Jones property and invaded his privacy. She also added that “Fourth amendment searches occur whenever the government violates a subjective expectation of privacy that society recognizes as reasonable, which is particularly important in an era where the physical intrusion is unnecessary to many forms of surveillance.” Justice Alito also added that the amendment wording is confusing and it would be better to analyze the decision whether or not the government violated Jones privacy. 3.  (15 points).

 Must the police always obtain a warrant before conducting a search or making an arrest?  Must the police always have probable cause before conducting a search or making an arrest?  If not, under what circumstances may the police: (i) conduct a search, make an arrest or otherwise “seize” a person without a warrant; (ii) conduct a search, make an arrest or otherwise “seize” a person without probable cause?  In your answer, discuss the Supreme Court’s rulings in Terry v. Ohio, Chimel v. California, and Payton v. New York with respect to these issues and the Court’s reasoning for its rulings. No, the police do not always need a search warrant but in many scenarios they do. If there is probable cause or belief that public safety is at risk or the public is in danger.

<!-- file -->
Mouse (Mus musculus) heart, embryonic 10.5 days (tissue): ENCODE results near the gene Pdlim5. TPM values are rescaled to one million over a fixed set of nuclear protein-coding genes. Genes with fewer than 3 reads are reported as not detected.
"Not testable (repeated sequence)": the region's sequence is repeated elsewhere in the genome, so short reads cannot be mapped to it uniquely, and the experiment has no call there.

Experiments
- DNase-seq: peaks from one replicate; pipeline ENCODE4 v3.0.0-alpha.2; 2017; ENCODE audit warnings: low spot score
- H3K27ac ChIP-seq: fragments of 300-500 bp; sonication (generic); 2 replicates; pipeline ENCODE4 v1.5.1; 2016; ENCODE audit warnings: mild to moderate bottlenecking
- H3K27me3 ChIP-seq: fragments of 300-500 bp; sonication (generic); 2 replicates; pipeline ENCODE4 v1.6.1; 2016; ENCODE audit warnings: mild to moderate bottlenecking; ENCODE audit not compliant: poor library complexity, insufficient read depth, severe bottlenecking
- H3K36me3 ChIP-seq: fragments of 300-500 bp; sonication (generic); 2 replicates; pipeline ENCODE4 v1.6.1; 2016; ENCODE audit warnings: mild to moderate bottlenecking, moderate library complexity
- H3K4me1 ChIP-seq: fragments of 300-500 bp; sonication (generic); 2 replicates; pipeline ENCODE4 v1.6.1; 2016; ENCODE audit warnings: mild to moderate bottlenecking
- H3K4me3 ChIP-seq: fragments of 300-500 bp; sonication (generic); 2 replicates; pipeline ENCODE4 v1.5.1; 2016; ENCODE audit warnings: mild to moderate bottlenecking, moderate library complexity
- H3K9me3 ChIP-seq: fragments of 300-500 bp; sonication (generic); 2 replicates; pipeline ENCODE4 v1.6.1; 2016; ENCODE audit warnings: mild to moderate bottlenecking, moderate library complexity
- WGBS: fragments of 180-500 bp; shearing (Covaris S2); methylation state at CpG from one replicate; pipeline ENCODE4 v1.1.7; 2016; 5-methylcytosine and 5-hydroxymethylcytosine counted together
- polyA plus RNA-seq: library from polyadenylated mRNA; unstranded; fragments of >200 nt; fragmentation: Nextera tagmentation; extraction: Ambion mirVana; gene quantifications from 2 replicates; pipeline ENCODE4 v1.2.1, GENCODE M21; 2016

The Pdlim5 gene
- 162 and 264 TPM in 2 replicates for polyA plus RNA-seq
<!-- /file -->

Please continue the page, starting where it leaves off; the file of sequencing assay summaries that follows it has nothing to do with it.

Police do not need a warrant to search and seize forms of contraband in plan view or probable cause. In Terry V Ohio after the officer witnessed what was believed to be a “Stick Up” and then found weapons on them based on probable cause because they were just witnessed in an armed robbery and the search and seizure were justified because it could affect public safety. In Chimel V California it was ruled that police violated the fourth amendment by searching Chimel home because they overstepped the boundaries of their arrest warrant and they did not have a search warrant. The arrest warrant allowed the officers to arrest and search the subject but not the persons home. In Payton V New York it was ruled that police violate the fourth Amendment by entering Payton’s home without a warrant even though they had a belief that he murdered a gas station manager.4.  (10 points).  Discuss the facts of, the decision rendered in and the reasoning employed by the Supreme Court in New Jersey v.

T.L.O, including a discussion of: (i) the standard applied by the Court to determine whether T.L.O’s Fourth Amendment rights were violated and why that standard was applied, and (ii) the number of searches involved and how the plain view/plain sight doctrine was applied by the Court. T.

L.O was a public high school student and she was suspected to have cigarettes which were against school rules. The case was that the School Violated T.L.O rights by opening her purse without her permission or a warrant. It was ruled that school officials have the right to conduct warrantless searches of students belongings based on plain sight and probable cause. The search of T.

L.O’s purse was reasonable under the circumstances.5.  (5 points).  Describe the facts of, the decision rendered in and the reasoning employed by the Supreme Court in Safford Unified School District v.

Redding, including an explanation of how and why this decision differed from the T.L.O. decision.The difference between T.L.